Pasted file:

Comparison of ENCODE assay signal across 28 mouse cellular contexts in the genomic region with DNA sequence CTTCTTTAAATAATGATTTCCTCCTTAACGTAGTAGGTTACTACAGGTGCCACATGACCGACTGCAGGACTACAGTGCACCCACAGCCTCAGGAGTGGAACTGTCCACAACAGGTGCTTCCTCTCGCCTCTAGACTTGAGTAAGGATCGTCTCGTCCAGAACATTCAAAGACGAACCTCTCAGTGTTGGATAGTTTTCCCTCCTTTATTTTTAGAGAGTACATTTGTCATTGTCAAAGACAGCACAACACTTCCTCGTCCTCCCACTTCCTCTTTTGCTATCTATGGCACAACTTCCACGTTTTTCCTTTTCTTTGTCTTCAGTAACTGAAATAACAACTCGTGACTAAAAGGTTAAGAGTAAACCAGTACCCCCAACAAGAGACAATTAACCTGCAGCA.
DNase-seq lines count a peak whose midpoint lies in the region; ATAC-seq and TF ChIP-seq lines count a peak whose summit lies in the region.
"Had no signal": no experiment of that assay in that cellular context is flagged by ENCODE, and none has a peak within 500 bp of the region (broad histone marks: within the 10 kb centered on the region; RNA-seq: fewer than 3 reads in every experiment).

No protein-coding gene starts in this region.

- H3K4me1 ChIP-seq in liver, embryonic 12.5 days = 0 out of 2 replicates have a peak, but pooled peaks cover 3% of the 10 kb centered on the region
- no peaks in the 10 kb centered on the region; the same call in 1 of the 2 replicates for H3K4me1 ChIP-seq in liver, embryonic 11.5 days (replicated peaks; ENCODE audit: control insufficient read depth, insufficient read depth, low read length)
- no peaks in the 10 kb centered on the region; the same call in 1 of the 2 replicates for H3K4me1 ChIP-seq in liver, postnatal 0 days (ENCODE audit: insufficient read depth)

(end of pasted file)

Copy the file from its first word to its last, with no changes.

Comparison of ENCODE assay signal across 28 mouse cellular contexts in the genomic region with DNA sequence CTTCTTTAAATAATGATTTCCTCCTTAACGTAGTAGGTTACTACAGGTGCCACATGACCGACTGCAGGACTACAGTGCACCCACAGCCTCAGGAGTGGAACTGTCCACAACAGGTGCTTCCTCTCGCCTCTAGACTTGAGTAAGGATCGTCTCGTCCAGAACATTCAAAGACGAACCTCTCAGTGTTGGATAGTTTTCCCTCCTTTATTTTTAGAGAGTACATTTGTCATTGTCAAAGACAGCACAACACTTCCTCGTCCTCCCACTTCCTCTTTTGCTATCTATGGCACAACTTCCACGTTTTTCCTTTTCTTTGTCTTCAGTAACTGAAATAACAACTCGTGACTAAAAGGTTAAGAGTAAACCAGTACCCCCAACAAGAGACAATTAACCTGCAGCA.
DNase-seq lines count a peak whose midpoint lies in the region; ATAC-seq and TF ChIP-seq lines count a peak whose summit lies in the region.
"Had no signal": no experiment of that assay in that cellular context is flagged by ENCODE, and none has a peak within 500 bp of the region (broad histone marks: within the 10 kb centered on the region; RNA-seq: fewer than 3 reads in every experiment).

No protein-coding gene starts in this region.

- H3K4me1 ChIP-seq in liver, embryonic 12.5 days = 0 out of 2 replicates have a peak, but pooled peaks cover 3% of the 10 kb centered on the region
- no peaks in the 10 kb centered on the region; the same call in 1 of the 2 replicates for H3K4me1 ChIP-seq in liver, embryonic 11.5 days (replicated peaks; ENCODE audit: control insufficient read depth, insufficient read depth, low read length)
- no peaks in the 10 kb centered on the region; the same call in 1 of the 2 replicates for H3K4me1 ChIP-seq in liver, postnatal 0 days (ENCODE audit: insufficient read depth)